This year, those stars will include Francine Houben of architecture firm Mecanoo; Olivier, Tony and Oscar-winning actor Mark Rylance; lighting designer Paule Constable; and opera director Graham Vick. “We’ve always been fortunate that people have wanted to share learning and develop the body of knowledge in our world,” Townley says.

Speakers such as Vick, Rylance and Kiln theatre artistic director Indhu Rubasingham have been invited to illuminate the conference on what artists and creative leaders need from buildings and how those buildings can influence the creativity on stage. “These buildings have to work commercially and creatively and it’s good to learn what those putting work on stage need,” Townley says.

Stage lighting will inevitably be a major theme this year. Lighting designer Lucy Carter will chair a panel with Constable, Matt Drury, the National Theatre’s head of lighting, programmer and designer Rob Halliday and Adam Bennette, technical director of theatre lighting and rigging company ETC.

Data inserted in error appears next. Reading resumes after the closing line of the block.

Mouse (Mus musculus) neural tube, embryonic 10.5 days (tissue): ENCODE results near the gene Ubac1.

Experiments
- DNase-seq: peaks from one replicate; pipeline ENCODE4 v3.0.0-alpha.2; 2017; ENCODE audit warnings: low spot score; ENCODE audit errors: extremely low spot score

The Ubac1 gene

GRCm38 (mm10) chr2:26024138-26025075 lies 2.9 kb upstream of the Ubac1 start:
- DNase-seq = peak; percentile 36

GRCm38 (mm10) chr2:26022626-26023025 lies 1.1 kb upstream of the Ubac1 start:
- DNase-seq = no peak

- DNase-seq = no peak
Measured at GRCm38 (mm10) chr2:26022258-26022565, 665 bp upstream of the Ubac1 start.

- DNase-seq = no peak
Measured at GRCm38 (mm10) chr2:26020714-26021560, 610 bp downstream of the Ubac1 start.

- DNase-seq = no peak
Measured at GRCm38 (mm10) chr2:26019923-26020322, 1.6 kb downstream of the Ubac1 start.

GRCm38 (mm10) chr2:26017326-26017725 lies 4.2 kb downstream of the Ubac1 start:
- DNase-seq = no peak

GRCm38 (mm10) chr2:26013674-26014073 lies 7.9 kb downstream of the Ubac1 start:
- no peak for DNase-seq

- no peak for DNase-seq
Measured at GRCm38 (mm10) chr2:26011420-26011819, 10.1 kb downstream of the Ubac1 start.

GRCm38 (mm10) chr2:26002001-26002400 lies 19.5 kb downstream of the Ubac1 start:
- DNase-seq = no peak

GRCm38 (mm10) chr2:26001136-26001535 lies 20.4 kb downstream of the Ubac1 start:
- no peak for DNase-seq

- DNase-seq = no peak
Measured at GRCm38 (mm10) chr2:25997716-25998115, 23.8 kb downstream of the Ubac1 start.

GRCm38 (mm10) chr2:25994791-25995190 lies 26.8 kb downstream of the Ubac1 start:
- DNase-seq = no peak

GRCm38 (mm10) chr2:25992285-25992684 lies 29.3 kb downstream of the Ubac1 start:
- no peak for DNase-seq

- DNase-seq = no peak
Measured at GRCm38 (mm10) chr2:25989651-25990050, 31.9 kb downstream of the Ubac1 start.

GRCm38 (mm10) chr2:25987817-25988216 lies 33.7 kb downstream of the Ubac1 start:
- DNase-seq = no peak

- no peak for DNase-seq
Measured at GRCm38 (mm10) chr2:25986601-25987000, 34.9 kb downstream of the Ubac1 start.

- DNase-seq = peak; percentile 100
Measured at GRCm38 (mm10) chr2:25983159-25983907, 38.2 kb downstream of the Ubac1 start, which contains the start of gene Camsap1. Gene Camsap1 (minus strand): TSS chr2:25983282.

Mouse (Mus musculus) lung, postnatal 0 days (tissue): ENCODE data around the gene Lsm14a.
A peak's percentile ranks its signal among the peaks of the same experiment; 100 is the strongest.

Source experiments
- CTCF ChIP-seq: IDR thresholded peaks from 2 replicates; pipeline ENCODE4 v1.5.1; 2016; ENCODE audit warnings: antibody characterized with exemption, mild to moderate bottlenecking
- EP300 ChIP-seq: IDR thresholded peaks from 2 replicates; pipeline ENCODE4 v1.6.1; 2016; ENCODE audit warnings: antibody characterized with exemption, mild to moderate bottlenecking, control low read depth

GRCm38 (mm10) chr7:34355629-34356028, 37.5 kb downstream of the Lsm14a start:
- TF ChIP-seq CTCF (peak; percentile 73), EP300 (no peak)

They will seek to unpack the effect of new EU legislation and what it means for designing and installing the infrastructure of new entertainment fixtures in theatre buildings.

Paule Constable: The prospect of theatres literally going dark is real

“Lighting won’t just be talked about in the sessions, but in the coffee bars and the reception rooms,” Townley says. “The event could not be better timed to get some of the biggest names together to talk about this issue, one of the regulations that may push us to a cliff edge.”

Another pressing issue facing the industry is sound, following a recent ruling in favour of a member of the orchestra at the Royal Opera House who had developed acoustic shock as a result of sitting in front of the principal trumpet. Experts will ask what it means for pits and concert platforms across the country and what can be done about noise exposure and protecting the performers. “These discussions are happening right now, it’s hugely timely,” Townley says.